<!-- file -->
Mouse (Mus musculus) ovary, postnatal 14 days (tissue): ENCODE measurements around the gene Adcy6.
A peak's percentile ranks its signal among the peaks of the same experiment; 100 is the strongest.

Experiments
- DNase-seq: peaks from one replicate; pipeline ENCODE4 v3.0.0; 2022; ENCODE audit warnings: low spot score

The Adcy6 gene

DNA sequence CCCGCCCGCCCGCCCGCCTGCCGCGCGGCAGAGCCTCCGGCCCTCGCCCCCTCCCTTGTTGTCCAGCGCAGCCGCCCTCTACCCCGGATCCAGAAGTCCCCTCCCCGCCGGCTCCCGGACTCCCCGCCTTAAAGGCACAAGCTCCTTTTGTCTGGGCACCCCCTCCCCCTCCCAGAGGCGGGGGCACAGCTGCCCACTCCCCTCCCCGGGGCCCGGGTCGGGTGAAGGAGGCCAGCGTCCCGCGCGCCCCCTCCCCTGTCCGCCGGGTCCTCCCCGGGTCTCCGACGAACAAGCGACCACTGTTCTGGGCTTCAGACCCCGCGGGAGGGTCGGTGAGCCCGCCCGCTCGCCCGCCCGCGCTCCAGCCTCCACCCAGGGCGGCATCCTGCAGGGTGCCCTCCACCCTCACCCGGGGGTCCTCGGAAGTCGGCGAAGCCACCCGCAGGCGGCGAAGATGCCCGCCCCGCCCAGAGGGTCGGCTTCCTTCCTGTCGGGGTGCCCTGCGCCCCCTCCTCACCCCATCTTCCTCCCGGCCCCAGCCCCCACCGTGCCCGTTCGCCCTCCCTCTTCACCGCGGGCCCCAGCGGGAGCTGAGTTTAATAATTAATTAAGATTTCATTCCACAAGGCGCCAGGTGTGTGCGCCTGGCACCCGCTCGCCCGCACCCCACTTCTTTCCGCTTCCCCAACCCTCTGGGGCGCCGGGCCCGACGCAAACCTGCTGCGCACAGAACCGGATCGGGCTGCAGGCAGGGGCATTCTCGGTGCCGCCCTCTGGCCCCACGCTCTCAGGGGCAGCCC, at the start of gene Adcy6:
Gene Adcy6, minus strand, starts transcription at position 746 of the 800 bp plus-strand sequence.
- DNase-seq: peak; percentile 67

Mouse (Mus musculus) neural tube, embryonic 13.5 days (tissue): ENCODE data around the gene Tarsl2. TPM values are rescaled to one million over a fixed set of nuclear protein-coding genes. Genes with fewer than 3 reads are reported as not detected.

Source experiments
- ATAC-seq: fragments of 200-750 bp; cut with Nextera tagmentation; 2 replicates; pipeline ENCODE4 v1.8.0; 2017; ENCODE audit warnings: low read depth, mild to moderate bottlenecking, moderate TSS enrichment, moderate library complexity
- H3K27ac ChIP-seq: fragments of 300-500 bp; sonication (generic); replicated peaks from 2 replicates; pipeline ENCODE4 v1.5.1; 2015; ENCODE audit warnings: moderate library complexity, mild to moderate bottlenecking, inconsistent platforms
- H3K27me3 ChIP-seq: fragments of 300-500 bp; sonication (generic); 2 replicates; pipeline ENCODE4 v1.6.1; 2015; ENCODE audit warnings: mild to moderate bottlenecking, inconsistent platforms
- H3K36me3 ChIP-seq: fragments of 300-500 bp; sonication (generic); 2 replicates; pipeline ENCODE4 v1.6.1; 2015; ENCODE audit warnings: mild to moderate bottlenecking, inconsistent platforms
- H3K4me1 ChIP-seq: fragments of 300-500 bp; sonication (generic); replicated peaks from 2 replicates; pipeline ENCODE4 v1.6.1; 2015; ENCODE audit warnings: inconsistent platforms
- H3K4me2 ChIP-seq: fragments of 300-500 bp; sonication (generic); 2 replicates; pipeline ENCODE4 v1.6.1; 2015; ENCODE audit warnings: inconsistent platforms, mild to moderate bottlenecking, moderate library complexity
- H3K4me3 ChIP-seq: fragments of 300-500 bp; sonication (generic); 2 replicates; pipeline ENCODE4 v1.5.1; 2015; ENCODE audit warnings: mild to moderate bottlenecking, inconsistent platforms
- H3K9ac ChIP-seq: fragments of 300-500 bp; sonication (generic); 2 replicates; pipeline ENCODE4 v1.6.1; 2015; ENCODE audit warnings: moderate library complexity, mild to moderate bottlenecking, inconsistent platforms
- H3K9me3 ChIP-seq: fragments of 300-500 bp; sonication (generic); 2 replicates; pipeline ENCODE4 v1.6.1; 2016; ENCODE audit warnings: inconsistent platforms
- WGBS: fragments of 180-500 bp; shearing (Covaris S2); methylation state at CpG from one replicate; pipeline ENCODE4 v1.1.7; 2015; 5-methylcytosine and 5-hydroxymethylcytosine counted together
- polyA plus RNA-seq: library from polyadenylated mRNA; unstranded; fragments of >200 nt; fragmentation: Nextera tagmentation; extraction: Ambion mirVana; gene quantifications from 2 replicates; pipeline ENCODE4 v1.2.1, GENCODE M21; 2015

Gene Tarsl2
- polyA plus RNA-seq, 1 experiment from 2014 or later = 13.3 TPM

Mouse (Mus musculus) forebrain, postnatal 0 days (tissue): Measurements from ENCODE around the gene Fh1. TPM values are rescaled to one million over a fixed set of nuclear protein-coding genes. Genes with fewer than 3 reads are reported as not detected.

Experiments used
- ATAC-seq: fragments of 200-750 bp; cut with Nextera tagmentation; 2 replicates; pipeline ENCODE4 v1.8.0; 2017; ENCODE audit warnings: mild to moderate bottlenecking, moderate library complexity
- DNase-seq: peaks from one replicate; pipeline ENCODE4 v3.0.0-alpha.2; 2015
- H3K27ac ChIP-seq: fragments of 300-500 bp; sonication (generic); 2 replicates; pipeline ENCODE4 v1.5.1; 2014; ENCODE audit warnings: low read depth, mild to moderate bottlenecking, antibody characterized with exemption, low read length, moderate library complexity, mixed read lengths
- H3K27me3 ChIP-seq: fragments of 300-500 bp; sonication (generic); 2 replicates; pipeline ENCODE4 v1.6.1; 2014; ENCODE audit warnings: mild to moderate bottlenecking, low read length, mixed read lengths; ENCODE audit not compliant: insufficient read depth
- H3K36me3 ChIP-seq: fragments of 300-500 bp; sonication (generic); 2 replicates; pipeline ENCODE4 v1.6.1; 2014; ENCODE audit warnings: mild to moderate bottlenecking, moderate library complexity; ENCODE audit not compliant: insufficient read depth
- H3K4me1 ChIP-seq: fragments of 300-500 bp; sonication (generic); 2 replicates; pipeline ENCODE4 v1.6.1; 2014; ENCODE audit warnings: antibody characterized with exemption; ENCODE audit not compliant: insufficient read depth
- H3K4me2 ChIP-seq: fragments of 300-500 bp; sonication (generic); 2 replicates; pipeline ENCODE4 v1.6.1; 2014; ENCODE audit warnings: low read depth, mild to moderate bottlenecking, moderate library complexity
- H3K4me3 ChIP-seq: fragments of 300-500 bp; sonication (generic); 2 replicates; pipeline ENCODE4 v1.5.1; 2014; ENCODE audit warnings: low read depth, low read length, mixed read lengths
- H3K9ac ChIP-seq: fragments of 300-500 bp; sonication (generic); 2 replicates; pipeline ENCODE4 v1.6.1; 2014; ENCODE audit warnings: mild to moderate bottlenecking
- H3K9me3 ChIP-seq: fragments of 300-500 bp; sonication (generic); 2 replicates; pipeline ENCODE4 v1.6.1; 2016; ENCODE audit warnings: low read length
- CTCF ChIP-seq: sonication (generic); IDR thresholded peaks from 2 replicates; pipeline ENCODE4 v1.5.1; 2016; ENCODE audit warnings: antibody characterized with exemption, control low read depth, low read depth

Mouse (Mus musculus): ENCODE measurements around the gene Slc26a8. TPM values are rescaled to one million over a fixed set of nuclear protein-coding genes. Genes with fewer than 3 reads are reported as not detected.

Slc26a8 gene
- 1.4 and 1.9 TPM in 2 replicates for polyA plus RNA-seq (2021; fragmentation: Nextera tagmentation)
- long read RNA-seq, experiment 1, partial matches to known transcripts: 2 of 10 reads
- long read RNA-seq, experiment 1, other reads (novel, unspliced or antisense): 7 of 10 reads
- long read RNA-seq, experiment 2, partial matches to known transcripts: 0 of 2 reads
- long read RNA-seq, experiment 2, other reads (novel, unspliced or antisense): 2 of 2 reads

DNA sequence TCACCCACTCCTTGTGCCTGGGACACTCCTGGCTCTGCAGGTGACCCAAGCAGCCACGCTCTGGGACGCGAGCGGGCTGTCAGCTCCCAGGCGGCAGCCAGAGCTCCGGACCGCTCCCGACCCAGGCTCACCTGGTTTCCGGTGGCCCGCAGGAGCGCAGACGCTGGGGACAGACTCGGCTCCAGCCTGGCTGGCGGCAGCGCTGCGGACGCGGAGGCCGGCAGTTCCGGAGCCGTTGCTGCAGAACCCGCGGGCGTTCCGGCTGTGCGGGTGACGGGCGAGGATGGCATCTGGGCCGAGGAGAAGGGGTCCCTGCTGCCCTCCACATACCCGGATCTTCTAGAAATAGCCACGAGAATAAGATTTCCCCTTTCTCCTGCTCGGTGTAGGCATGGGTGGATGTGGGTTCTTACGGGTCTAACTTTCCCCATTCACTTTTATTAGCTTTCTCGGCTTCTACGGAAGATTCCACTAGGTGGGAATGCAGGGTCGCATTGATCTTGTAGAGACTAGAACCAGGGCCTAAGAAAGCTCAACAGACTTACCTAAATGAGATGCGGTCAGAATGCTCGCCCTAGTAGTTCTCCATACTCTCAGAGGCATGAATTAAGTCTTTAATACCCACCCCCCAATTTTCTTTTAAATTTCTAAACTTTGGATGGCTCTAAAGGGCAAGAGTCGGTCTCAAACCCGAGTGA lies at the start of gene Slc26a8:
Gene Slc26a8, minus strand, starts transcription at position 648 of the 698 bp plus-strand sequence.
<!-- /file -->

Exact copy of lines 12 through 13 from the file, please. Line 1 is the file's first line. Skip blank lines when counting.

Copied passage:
- H3K27ac ChIP-seq: fragments of 300-500 bp; sonication (generic); replicated peaks from 2 replicates; pipeline ENCODE4 v1.5.1; 2015; ENCODE audit warnings: moderate library complexity, mild to moderate bottlenecking, inconsistent platforms
- H3K27me3 ChIP-seq: fragments of 300-500 bp; sonication (generic); 2 replicates; pipeline ENCODE4 v1.6.1; 2015; ENCODE audit warnings: mild to moderate bottlenecking, inconsistent platforms